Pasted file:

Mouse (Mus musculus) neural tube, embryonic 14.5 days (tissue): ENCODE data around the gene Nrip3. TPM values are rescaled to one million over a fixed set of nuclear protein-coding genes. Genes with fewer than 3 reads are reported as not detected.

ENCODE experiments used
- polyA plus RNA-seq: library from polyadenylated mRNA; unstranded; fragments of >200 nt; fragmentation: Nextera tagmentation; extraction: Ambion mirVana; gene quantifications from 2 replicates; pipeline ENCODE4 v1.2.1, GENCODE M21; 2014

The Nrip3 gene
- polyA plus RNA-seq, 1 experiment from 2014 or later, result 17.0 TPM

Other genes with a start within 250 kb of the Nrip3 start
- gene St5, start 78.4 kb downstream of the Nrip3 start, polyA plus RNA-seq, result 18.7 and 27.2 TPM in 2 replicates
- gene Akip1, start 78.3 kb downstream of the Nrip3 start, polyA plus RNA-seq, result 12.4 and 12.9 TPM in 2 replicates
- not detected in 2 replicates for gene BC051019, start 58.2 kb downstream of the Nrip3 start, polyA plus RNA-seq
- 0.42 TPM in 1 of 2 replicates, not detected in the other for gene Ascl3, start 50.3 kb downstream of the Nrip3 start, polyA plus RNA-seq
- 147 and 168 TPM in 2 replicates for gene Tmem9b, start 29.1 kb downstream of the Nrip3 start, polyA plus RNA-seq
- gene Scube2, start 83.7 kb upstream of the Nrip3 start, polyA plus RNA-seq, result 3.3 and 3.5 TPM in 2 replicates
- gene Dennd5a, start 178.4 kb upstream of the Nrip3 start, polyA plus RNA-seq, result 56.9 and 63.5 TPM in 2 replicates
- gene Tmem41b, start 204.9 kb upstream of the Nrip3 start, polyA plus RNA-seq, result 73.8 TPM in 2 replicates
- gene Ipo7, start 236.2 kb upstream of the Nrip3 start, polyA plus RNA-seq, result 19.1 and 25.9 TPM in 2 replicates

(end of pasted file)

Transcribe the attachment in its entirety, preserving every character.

Mouse (Mus musculus) neural tube, embryonic 14.5 days (tissue): ENCODE data around the gene Nrip3. TPM values are rescaled to one million over a fixed set of nuclear protein-coding genes. Genes with fewer than 3 reads are reported as not detected.

ENCODE experiments used
- polyA plus RNA-seq: library from polyadenylated mRNA; unstranded; fragments of >200 nt; fragmentation: Nextera tagmentation; extraction: Ambion mirVana; gene quantifications from 2 replicates; pipeline ENCODE4 v1.2.1, GENCODE M21; 2014

The Nrip3 gene
- polyA plus RNA-seq, 1 experiment from 2014 or later, result 17.0 TPM

Other genes with a start within 250 kb of the Nrip3 start
- gene St5, start 78.4 kb downstream of the Nrip3 start, polyA plus RNA-seq, result 18.7 and 27.2 TPM in 2 replicates
- gene Akip1, start 78.3 kb downstream of the Nrip3 start, polyA plus RNA-seq, result 12.4 and 12.9 TPM in 2 replicates
- not detected in 2 replicates for gene BC051019, start 58.2 kb downstream of the Nrip3 start, polyA plus RNA-seq
- 0.42 TPM in 1 of 2 replicates, not detected in the other for gene Ascl3, start 50.3 kb downstream of the Nrip3 start, polyA plus RNA-seq
- 147 and 168 TPM in 2 replicates for gene Tmem9b, start 29.1 kb downstream of the Nrip3 start, polyA plus RNA-seq
- gene Scube2, start 83.7 kb upstream of the Nrip3 start, polyA plus RNA-seq, result 3.3 and 3.5 TPM in 2 replicates
- gene Dennd5a, start 178.4 kb upstream of the Nrip3 start, polyA plus RNA-seq, result 56.9 and 63.5 TPM in 2 replicates
- gene Tmem41b, start 204.9 kb upstream of the Nrip3 start, polyA plus RNA-seq, result 73.8 TPM in 2 replicates
- gene Ipo7, start 236.2 kb upstream of the Nrip3 start, polyA plus RNA-seq, result 19.1 and 25.9 TPM in 2 replicates